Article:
At the end of the WWII, Mitte and Friedrichhain were severely damaged and inside the Soviet zone, directly on the way from Germany to Russia.
This monumental socialist boulevard was built by the DDR between 1952 and 1960, it was named Stalinallee between 1949 and 1961 and was a flagship building project of East Germany's reconstruction programme after World War II.
Workers from all around europe were called to help, a lot of women (Trümmerfrauen) took on the gruelling task of clearing the debris that once choked the city, in order to build this new dream of palaces for the working class.
“Bau auf! bau auf! bau auf! bau auf! Freie Deutsche Jugend Bau auf! Fur eine bessere Zukunft, bauern wir die Heimat auf… ” (“Build up, build up, build up, build up! Free German Youth build up! For a better future, we are building the homeland up…”) [The women who raised the rubble]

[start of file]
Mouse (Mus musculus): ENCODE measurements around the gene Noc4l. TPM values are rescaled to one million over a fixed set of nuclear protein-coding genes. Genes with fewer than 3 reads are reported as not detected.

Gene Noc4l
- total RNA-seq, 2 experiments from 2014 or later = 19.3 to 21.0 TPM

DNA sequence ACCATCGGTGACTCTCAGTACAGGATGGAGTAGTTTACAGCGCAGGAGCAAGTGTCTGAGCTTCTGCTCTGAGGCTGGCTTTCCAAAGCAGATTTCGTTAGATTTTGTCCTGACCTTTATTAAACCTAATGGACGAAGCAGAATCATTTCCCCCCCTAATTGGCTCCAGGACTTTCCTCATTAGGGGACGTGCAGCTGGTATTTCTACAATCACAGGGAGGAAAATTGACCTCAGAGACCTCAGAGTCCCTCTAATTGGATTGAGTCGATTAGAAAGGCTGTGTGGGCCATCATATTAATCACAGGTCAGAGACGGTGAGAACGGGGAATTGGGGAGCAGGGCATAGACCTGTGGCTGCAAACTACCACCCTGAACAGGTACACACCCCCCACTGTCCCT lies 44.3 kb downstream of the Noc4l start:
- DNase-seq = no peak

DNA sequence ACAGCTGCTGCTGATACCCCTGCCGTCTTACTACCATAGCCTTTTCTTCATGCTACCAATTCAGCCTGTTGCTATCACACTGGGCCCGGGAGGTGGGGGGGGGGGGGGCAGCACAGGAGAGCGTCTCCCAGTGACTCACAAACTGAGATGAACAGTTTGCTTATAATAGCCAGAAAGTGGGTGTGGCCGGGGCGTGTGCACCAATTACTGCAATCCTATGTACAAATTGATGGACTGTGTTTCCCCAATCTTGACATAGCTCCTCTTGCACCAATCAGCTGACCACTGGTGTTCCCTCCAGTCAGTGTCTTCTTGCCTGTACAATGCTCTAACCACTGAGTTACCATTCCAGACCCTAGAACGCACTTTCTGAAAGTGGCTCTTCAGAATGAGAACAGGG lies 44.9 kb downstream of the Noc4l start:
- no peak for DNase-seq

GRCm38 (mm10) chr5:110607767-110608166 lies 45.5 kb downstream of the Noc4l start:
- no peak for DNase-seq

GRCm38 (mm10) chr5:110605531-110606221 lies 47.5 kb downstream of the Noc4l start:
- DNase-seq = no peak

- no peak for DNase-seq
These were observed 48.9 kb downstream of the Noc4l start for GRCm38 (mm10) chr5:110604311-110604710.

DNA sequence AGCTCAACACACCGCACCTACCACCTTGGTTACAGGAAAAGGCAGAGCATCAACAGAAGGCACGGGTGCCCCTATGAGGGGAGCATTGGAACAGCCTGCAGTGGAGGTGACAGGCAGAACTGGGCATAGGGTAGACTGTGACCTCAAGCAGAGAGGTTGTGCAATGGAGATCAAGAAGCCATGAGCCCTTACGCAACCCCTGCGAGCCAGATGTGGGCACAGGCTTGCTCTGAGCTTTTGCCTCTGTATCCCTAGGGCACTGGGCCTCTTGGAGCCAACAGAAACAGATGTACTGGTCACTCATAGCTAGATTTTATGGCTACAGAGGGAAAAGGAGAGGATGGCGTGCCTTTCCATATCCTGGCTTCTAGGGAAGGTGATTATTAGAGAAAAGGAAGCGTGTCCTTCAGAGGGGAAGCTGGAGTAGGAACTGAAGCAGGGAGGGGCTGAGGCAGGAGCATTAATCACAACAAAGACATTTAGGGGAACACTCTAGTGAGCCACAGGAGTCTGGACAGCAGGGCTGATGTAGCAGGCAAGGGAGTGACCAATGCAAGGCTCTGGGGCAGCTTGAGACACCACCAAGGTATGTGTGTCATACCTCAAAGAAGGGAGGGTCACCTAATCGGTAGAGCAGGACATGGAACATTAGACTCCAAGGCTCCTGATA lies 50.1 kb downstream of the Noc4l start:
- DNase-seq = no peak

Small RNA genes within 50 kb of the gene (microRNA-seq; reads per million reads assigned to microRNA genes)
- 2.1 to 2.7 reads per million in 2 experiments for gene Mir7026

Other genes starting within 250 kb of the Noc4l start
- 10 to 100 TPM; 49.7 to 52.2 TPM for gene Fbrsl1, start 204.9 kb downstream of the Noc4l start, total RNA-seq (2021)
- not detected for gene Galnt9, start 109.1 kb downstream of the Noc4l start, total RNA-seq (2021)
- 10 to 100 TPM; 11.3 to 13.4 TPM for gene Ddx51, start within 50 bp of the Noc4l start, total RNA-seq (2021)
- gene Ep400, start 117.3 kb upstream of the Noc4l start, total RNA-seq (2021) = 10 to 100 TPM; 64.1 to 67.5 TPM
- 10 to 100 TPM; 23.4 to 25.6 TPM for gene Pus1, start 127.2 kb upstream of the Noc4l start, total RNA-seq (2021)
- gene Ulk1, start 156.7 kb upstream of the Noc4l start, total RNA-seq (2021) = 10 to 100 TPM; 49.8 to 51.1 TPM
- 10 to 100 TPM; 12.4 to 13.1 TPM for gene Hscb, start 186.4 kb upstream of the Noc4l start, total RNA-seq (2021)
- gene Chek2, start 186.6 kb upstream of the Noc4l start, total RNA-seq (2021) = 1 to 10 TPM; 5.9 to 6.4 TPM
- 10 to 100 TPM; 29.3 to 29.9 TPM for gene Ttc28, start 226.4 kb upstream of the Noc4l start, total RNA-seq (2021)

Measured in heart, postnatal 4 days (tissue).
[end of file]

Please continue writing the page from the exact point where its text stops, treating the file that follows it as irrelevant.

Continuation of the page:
Most of the buildings are covered by architectural ceramics, the first buildings coming from Alexanderplatz are built with more details and the last ones, as long the rear courtyards, have less.
On June 17, 1953 the Stalinallee became the focus of a worker uprising which endangered the young state's existence. Builders and construction workers demonstrated against the communist government, leading to a national uprising. The rebellion was quashed with Soviet tanks and troops, resulting in the loss of at least 125 lives.
Going on with the years, with the De-Stalinization, the monument to Stalin disappears and the name was changed to Karl-Marx-Strasse.
More infos: WIKI
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